Three years ago, we watched Les Miserables at Queen’s Theatre in London. I still remember having roast duck for dinner because the theatre was in the vicinity. It was the boy’s idea to watch it because I am not a fan of musicals. It took me a good 5-6 musicals before I realised that I really don’t like it the moment the cast starts singing (!) and decided that I should stick to watching theatre.
Queen’s Theatre is nothing like the Esplanade Theatre. It is a much smaller venue and I remember thinking that it smelt rather funky. We had stall seats but they were towards the back. I had a vague idea of the storyline – set in France, some guy chases this other guy, people revolt, many people die. So yes, I went into Queen’s Theatre with zero expectations. No wait. Actually, I expected to be bored and was afraid that I was going to fall asleep.
To say that I was blown away is an understatement. I believe I was left…astounded. When the lights came up at the interval, I remember looking at the boy and exclaiming: “OH MY. SO NICE, CAN?! That was amazing!” Or something along those lines.
I am not sure if being on holiday played a part (brain in relaxed, happy mode) but I thoroughly enjoyed the musical in London – the singing, the acting, everything.
When news broke that Les Miserables was going to play in Singapore from May 2016, we both agreed to catch it again. I booked tickets to watch the musical on 4 June 2016 the first day it went on sale (at 9.10am on 2 November 2015, to be exact) and we had awesome seats – second row from front – Row B, seats 9 and 10 which was somewhere in the middle. PERFECT.
June 2016 felt really far away then.
Of course, time flies and suddenly, we enter June 2016 and we found ourselves at the Esplanade Theatre. It was a rare date night out for us both and I was really quite excited. There was a long queue at the entrance of the theatre which I mistook momentarily for the queue to enter. As it turns out, it was the queue to….take a photo (or 10) with the Les Miserables backdrop.
We breezed past the entrance and saw this other backdrop with no queue (!) so if you are watching Les Miserables in Singapore, go snap a picture at this backdrop instead of the one right by the main entrance!
We were ushered to our seats and to my shock, row B turned out to the first row?! I swear Row B wasn’t the first row when I booked because I specifically did not want to be craning my neck to watch the almost 3-hour show.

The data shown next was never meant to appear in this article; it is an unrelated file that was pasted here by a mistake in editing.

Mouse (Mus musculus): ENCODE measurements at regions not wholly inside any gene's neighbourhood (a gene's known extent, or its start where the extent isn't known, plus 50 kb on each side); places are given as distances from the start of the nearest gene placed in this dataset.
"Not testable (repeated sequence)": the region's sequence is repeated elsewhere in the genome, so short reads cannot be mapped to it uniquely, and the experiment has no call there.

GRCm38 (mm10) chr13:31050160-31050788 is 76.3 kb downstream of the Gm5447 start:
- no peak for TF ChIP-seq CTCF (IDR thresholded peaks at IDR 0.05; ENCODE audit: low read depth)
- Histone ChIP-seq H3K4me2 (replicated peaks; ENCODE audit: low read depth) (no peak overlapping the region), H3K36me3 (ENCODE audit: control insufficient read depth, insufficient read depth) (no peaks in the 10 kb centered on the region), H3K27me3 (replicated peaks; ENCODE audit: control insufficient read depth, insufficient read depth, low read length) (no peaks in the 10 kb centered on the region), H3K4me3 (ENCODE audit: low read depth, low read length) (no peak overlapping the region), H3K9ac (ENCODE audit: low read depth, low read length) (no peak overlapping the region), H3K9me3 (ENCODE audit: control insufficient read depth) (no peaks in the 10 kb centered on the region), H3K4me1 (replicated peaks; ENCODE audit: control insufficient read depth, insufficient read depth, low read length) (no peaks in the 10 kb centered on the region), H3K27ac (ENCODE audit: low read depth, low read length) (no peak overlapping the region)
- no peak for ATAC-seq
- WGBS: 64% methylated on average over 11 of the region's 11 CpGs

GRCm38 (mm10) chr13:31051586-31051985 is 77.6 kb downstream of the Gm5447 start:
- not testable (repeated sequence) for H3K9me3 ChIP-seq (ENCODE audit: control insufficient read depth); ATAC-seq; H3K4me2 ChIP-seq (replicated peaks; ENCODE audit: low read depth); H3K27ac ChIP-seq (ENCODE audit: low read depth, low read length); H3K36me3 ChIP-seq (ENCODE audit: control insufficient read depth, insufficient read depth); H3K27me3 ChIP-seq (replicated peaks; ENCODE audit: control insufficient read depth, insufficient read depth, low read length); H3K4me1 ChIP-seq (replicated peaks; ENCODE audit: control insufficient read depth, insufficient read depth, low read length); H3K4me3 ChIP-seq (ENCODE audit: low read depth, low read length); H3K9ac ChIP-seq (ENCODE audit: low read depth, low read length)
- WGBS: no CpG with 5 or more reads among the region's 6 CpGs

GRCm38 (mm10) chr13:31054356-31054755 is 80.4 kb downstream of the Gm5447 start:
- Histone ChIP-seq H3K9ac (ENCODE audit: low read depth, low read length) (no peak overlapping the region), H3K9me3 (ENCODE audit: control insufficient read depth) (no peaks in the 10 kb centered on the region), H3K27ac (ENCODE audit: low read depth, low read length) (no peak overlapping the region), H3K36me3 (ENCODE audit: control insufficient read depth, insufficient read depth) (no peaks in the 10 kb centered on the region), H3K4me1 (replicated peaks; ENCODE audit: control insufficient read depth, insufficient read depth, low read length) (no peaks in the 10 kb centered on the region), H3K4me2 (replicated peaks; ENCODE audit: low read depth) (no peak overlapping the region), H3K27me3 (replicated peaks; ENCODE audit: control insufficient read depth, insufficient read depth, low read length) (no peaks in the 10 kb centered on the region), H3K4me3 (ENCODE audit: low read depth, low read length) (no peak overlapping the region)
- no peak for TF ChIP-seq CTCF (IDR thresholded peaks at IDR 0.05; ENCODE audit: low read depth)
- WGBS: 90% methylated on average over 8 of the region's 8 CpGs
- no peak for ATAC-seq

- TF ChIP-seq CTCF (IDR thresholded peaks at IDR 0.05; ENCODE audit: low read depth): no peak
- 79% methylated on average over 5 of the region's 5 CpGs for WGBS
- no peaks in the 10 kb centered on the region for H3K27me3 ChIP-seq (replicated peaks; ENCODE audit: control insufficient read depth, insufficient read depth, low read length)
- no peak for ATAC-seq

For the purpose of this entry, I went into Sistic’s website again and voila! Row A shows up but in actual fact, THERE IS NO ROW A! I’ve marked out what I thought were seats that I booked – second row, at the corner (best seats in the category then). Row B is, in fact, the first row.
Wow. Front row. I’ve never watched anything live in the front row before so I was looking forward to how the experience will go. It was also the first time that I could peer into the orchestra’s pit and smile at the musicians just below us.
Being this close to the stage also meant that we could see every expression, (popping) neck veins, sweat and…spittle when the cast sang. Many scenes also unfolded right in front of us. Like, ‘3 metres away’ in front of us. One of the highlights of being in the first row was the scene where one of the actors waved the red flag right above our heads for a good 7-10 seconds. We could feel the wind draft! It was akin to a 4D musical experience 🙂
This version of Les Miserables contains new sets and staging. This helped bring alive certain scenes that might have been lost to first-timers to the musical. I won’t spoil it for you but many key scenes became more obvious (instead of having to just rely on your imagination), thanks to technology. The boy also noted that the popular tunes were sung more often (he’s the fan, remember?) which makes it palatable to first-timers.
My favourite tune is “Do you hear the people sing?” and it always, ALWAYS gives me goosebumps whenever I hear it, especially at the finale scene. The boy’s favourite song is “On My Own“. I caught him bopping his head along whenever the cast sang. Hehe.
Worth a watch if you haven’t seen it before because the new technological effects make it easier to understand. Plus, the Esplanade Theatre is a great venue. Overall, in terms of singing prowess, we both agreed that the cast in London did a better job.